Supported Internships are employer-based study programmes designed to help people aged 16-24, with SEND (Special Educational Needs and Disabilities), learn the skills they need for the workplace and achieve sustainable employment. They were introduced in September 2013, and as they are fairly new you might not have come across them before.
They were created because the Government wanted to change the assumption that young people with severe learning difficulties and/or disabilities cannot work. In fact, the overwhelming majority of young people with SEND are capable of sustainable paid employment with the right preparation and support and this programme has been created in order to ensure that they receive this.
In 2013, the employment rate for people with moderate to severe learning difficulties, was only 7%. However a report of that year found that 36% of those on supported internships went on to paid employment. Therefore, it is a highly beneficial programme, which helps encourage young people with SEND to live rich and fulfilling lives.
How are they Structured?
Internships normally last for a year and include unpaid work placements of at least six months. Supported internships resemble normal internships in that they must meet a real business need and offer the potential of a paid job at the end of the programme of study. Furthermore, the majority of the young person’s time will be spent at the employer’s premises and they will be expected to comply with real job conditions, such as time-keeping and dress code.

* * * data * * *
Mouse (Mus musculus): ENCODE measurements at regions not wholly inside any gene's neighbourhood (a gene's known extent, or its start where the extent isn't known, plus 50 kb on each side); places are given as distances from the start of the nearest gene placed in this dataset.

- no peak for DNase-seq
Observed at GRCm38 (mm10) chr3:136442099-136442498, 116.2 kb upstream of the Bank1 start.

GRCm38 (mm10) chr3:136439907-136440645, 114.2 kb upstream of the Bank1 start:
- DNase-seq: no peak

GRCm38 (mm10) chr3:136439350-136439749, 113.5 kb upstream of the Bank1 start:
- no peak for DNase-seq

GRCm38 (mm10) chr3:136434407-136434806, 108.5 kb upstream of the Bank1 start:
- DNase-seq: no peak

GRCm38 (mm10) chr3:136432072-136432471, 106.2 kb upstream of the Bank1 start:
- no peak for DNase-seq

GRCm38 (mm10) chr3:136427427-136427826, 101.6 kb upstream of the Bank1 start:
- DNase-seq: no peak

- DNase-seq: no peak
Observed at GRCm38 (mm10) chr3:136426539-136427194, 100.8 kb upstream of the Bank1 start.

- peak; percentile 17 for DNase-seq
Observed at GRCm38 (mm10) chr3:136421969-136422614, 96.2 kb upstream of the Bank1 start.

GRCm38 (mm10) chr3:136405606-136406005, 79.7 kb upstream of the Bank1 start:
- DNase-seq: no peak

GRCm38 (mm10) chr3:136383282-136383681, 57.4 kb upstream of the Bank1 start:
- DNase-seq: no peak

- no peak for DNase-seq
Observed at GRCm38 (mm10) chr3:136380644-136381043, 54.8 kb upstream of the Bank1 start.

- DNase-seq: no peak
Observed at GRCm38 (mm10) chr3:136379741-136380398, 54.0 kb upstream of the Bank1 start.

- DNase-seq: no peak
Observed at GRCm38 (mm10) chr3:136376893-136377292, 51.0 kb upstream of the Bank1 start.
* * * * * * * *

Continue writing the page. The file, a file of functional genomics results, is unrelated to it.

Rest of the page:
Supported internships differ from traditional internships because both the young person and the employer have support through a tutor and a formally trained job coach. In line with the National Occupational Standards for supported employment, the job coaches provide in-work support for young people which tapers off as the student becomes familiar with their role, but can always be reached if needed. They support employers by increasing their confidence in working with interns and helping them to understand the benefits of a diverse workforce.
Coaches continue to provide support after the internship finishes, to ensure that young people get sustainable, paid careers, even where the internship was unsuccessful.
To guarantee that the young person makes the most of the experience, learning goals are set in area such as English or Maths, or other relevant qualifications. Different tactics, such as systematic instruction, may need to be used to help the young person gain new skills and learn new tasks.
How to set up a Supported Internship:
If you are interested in taking on a supported intern, there are a variety of ways to develop a programme. The best place to find out more is through the Department for Education. Further support and resources can be found on the website Preparing for Adulthood. You could also engage with local schools and colleges and talk to them about setting up a programme.